But how do you pick who to help and who not? As it stands, my aid is going to have to be to spend my tourist dollar in these countries and let it filter down to those who need it. I’m glad to see that, in certain areas, it does seem to happen.

Byeeeee (again)

GMM 10th Anniversary Ticket
GMM 10th Anniversary Ticket

Well, folks, this is your lot for a few days. Tomorrow morning, I drive down to Dawn’s and we panic trying to figure out how to split no more than 30kg of camping equipment and strong alcohol between us (silly Ryanair luggage limits). Then, off to Belgium via Holland.

I’ll try to convince her that it’s important I get back in one piece. Mainly because I’ll be the one driving us home from the airport. I’ve been checking the insurance policy and it excludes “claims arising from any activity which requires a degree of skill or involves a greater risk”. Does this include moshing? If anyone asks, I fell down some stairs…

Coursework 1 is almost done. Work’s dead today, so I’ve been pulling together most of the stuff I have to do and, when it’s all in one place, it’s not that much. I’ll panic over the maths when I return.

Gym at 12:00, lunch straight after, head for site at 1:30 and – if I’m lucky – home a little early depending on how things go there. Holiday is so close!

Before any of you ask, no you can’t have a postcard. 1) I’ll be on a campsite. 2) the last time I was on hols and sent postcards, two out of the 18 I posted actually arrived. You can, however, sit in your offices and homes and wish you were there with me. That is allowed.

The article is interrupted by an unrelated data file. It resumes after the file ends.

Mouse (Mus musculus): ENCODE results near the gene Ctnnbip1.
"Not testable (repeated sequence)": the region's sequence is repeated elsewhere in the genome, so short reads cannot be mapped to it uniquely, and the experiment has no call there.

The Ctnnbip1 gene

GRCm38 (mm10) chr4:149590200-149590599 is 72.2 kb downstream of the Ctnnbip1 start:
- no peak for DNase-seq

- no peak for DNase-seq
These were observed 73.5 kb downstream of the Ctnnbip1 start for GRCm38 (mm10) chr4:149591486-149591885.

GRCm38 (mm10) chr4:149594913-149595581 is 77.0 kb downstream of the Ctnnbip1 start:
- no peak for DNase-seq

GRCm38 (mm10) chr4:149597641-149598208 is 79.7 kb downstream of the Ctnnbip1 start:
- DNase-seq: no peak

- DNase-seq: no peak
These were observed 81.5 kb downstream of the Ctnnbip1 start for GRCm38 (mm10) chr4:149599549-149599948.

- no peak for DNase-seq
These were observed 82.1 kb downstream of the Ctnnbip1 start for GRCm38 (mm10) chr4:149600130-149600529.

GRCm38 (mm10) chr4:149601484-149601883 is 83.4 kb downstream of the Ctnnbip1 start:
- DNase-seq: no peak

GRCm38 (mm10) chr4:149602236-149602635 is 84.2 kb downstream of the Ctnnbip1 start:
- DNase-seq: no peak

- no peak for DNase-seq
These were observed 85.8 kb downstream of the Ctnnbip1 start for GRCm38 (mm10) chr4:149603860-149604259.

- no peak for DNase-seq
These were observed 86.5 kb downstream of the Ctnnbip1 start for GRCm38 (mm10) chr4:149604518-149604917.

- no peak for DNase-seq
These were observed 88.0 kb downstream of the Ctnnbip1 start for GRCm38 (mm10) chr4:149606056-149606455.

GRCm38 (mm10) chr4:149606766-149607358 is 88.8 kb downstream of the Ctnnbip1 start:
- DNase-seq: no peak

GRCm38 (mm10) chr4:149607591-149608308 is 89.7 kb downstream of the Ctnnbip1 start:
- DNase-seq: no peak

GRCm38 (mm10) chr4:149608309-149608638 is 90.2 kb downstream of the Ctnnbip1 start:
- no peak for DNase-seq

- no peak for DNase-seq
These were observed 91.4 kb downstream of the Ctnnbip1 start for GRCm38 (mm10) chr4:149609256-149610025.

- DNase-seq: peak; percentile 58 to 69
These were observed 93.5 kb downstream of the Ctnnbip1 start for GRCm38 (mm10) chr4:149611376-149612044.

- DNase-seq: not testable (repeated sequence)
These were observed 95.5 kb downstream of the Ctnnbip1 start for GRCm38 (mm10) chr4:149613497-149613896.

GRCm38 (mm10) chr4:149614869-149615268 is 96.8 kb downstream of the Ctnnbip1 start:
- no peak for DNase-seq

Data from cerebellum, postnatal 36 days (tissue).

Don’t you hate it when you’ve just clipped your fingernails, they’re all lovely and neat… and then you realise you can’t reach that huge crusty snotter right at the back of your nose? Your finger just seems to glide over the top, pushing it deeper and liquefying is so it either goes down the back way or mushes up and makes a mess of your hanky.

Just me, eh?

Leave them alone!!!

There’s a story on BBC News today about a former prostitute being stripped of her earnings. Now, don’t get me wrong – I’ve never used a prostitute, nor do I think I ever will.

However, why on earth can’t they do their job and be left in peace? This girl came over here as a kid, set herself up and bought a flat with nearly a £500,000 deposit. In cash. She went on to set up “escort” services employing at least 45 other women at one time. They reckon she’s got upwards of £1.2 million stashed away that they’re going to try and get back.

Now… why? My only quibble (assuming the girls themselves made a decent living and were safe) is that she might not have paid tax. Thing is, if she did they’d be asking where she got the money from.

Will someone explain why prostitution is such a difficult job to have? As far as I’m aware, being a prostitute in and of itself is not illegal. It’s a woman’s right to do what she wants with her body, and if a man (or another woman) wants to pay to make use of those services then so what?

The thing is, everything surrounding prostitution is illegal. Kerb crawling. Soliciting (i.e. advertising). Living off immoral earnings (so if you’re out of work and your partner earns a living on her back, you can’t live off them or you are in trouble). Running a brothel.

The last one’s ludicrous. A “brothel” is described as any premises where more than one prostitute works. Prostitution is not a safe job, and this stupid rule prevents “safety in numbers”.

When the hell will the UK wake up and realise that a legalised, taxed and certified prostitution business (like that in some continental countries) will reduce drug problems, STDs, violence towards women and have the added bonus of bringing in some income to the treasury and reducing the load on our police and courts?

Bollocks to it. I’m off somewhere foreign. If only for a few days.